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Musculoskeletal complications in diabetes mellitus

Lesley D Hordon, MD
Section Editors
Ira N Targoff, MD
Jeremy M Shefner, MD, PhD
Deputy Editor
Paul L Romain, MD


A variety of musculoskeletal conditions have been associated with diabetes mellitus (table 1). These problems are important to recognize because they often respond to treatment, preventing pain and disability and improving quality of life. Specific arthropathies of the hand and shoulder are discussed in this review. The relationships of diabetes with osteoarthritis and gout have become more clear, and the data that bear on the associations are also briefly mentioned. Osteoarthritis and neck and shoulder disorders have a significant impact on the quality of life in people with type 2 diabetes [1].

Estimates of the prevalence of musculoskeletal problems in patients with diabetes mellitus vary depending upon the definitions used for the problems and the study population with diabetes, which can range from diabetics on an insurance database to primary care cohorts and patients with severe diabetes in a specialized referral setting.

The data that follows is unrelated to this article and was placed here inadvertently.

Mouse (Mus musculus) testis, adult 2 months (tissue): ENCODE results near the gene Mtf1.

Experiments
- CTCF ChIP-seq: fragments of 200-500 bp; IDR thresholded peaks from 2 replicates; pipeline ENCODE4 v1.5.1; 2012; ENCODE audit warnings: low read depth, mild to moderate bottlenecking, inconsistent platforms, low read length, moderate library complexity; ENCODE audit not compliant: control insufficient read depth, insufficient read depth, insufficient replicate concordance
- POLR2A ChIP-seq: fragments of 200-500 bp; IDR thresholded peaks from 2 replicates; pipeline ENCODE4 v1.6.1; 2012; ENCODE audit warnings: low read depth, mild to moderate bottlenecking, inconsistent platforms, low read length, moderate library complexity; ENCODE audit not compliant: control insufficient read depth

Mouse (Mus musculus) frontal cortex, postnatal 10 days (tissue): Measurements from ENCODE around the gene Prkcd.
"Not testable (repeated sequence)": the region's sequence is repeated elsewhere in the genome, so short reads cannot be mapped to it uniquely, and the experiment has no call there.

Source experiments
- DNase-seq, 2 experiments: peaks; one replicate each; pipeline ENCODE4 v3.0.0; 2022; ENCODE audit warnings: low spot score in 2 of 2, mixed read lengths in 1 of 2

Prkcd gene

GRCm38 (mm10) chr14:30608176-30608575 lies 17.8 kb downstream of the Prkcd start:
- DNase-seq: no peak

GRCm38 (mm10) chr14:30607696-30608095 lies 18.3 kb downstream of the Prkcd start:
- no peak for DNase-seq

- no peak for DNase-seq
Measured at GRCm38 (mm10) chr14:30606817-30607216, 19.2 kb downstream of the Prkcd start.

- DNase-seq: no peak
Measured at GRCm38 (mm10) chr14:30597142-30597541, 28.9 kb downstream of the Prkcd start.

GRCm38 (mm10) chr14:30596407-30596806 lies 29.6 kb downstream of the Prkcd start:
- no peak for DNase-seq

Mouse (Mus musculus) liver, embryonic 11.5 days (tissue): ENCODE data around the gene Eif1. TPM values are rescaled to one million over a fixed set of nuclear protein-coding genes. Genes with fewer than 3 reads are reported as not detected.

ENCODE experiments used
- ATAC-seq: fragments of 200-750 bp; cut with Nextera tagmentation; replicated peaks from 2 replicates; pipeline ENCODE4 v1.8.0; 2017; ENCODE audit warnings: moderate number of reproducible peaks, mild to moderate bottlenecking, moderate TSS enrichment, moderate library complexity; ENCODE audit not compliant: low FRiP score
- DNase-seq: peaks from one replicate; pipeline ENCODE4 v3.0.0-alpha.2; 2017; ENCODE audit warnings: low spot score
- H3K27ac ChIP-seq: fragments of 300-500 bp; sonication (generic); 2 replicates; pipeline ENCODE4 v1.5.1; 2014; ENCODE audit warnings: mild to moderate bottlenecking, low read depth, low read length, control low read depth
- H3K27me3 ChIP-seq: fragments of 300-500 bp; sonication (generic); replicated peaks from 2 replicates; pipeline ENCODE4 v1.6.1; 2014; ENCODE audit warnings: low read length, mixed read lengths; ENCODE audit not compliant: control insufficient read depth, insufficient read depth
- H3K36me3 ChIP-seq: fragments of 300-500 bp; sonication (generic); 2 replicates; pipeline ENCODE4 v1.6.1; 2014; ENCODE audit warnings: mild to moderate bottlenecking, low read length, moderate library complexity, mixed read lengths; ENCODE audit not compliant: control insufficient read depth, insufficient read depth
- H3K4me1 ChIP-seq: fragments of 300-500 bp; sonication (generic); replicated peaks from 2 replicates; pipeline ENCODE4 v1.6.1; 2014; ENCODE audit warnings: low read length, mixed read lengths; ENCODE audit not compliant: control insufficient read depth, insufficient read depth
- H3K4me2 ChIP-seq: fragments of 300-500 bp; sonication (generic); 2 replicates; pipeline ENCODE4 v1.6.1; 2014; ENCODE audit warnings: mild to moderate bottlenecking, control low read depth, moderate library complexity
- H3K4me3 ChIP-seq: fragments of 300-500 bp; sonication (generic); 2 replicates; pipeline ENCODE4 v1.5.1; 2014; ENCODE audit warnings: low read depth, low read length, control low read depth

There are several other musculoskeletal complications of diabetes mellitus which are discussed separately. These include limited joint mobility, neuropathic arthropathy (eg, Charcot joint), bone disease, and diabetic muscle infarction. (See "Limited joint mobility in diabetes mellitus" and "Diabetic neuropathic arthropathy" and "Bone disease in diabetes mellitus" and "Diabetic muscle infarction".)


Hand abnormalities are common in diabetic patients, reflecting pathologic changes in the microvasculature, connective tissue, and peripheral nerves. One study, for example, evaluated 100 diabetic patients selected randomly in an outpatient clinic. Hand abnormalities were observed in 50 patients, and more than one abnormality was found in 26 [2]. Furthermore, 25 of the 50 patients with hand syndromes were disabled to such an extent that surgery was recommended. Carpal tunnel syndrome, Dupuytren's contracture, flexor tenosynovitis, and limited joint mobility were each present in approximately 20 percent [2].

In a study of 200 patients with type 1 or type 2 diabetes and 100 controls, the prevalence of hand or shoulder disorders was higher in the diabetic patients than in controls and correlated with the duration, but not the type, of diabetes [3].

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Literature review current through: Nov 2017. | This topic last updated: Jun 08, 2017.
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